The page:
After a quick check of their identity papers, hundreds of people walk briskly across the only runway at Gibraltar's airport to their jobs in the tiny British enclave perched on a rocky outcrop on Spain's southern tip.
Gibraltar has close to full employment and it has long been a lifeline for people who live in the adjacent area of Spain known as “El Campo de Gibraltar”, which has one of the European Union's highest jobless rates.
But when Brexit comes, it could mean tighter controls at what would be a new border between Britain and the European Union which could jeopardise the easy flow of people that has benefited both Gibraltar and “El Campo”.
“I worry they will demand some sort of work visa. No one knows what will happen,” said Miguel Pereira, 53, who has commuted to a job at a tobacco warehouse in Gibraltar from the adjoining city of La Linea for over three decades.
An electrician by training, the married father of two said he would try to find work in the same field in La Linea if working in Gibraltar becomes unviable. But this would be a challenge.
The city has a jobless rate of just over 31 percent. It has been dubbed the “drug capital of Spain” because of the gangs that operate there, employing jobless youths to bring loads of hashish in from nearby Morocco on high-speed boats.
'Impossible to function'
Pereira is one of roughly 14,000 so-called “frontier workers” who make the crossing daily from Spain to work, mainly in shops, hotels and the territory's dynamic financial services and online gaming sectors.
While the majority are Spanish, this labour force takes in 59 other nationalities, including some 2,500 Britons who are attracted by the lower cost of housing in Spain.
These so-called “frontier workers” account for at least half of the workforce of Gibraltar, which is just half the size of London's smallest borough of Kensington and Chelsea and is home to around 32,000 people.
“It's literally impossible to come up with additional staff to cover all the jobs in Gibraltar that would be affected if frontier workers wouldn't be able to come,” said Christopher Wall, the director of Alimentana, a food wholesaler in Gibraltar.
The company employs 18 people, half of them “frontier workers”.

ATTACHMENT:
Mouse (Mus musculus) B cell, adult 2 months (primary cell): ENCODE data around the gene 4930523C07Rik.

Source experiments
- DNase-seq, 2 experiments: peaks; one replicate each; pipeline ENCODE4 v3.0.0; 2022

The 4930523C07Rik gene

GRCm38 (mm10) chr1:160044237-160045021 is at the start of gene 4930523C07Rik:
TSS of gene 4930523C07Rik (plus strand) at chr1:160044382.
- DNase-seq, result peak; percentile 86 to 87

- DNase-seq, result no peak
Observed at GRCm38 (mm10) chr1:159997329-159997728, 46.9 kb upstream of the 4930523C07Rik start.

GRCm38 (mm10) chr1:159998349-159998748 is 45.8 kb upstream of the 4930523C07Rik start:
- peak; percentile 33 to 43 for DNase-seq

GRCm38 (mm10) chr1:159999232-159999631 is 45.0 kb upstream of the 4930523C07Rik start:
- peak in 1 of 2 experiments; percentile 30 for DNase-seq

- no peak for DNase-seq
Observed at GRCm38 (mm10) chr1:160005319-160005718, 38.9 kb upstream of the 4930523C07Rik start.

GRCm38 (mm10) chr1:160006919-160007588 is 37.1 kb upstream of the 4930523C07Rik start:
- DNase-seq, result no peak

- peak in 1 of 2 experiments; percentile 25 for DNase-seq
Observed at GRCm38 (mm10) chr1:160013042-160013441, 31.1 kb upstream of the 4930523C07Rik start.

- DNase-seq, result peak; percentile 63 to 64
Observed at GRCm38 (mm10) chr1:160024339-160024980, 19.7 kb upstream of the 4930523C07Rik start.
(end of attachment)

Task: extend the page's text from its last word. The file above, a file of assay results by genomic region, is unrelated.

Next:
“In our sector in particular, right across the retail and wholesale sector, it would be almost impossible to function in the short term,” Wall added.
Some firms are mulling allowing people to work from home, or provide more flexible hours, in case of problems getting across the border, said Julian Byrne, the chairman of the Gibraltar Federation of Small Businesses, which represents around 300 local firms.
Julian Byrne, chairman of the Gibraltar Federation of Small Businesses. Photo by Jorege Guerrero / AFP
“Some businesses can do it, some can't, it depends what industry you are in,” he said at the modern offices of the web design business he runs.
'There is nothing'
Madrid and London have reached a preliminary deal over Gibraltar but final approval will depend on negotiations in Brussels which are currently stalled.
While Spain's current socialist government has vowed to protect the rights of cross-border workers, previous Spanish administrations have on occasion closed the border to exert pressure on Gibraltar, which has been under British control since 1713 but Madrid has long wanted it back.
The fallout from Brexit has already started to be felt by shops and businesses in La Linea that rely on clients from Gibraltar.
They complain of a drop in sales due to the drop in the value of the pound since Britain voted to leave the EU in 2016.
The weaker pound has also hit the wallets of “frontier workers”, who now earn less once their pay is converted to euros.
Eladio Perez Diaz, 59, who runs an auto body shop in La Linea (pictured above), said his three step-daughters have all recently quit their service sector jobs in Gibraltar and plan to move to London because they have seen their salaries drop to around 900 euros from roughly 1,400 euros.
He said he would “almost certainly” have to close his body shop and move abroad as well if Brexit leads to delays in crossing the frontier since about two-thirds of his business comes from customers from Gibraltar.
“There are no jobs in La Linea, there is nothing,” he said as he stood at the entrance to the body shop located on the ground floor of an apartment block with chipped paint on the walls.
By AFP's Daniel Silva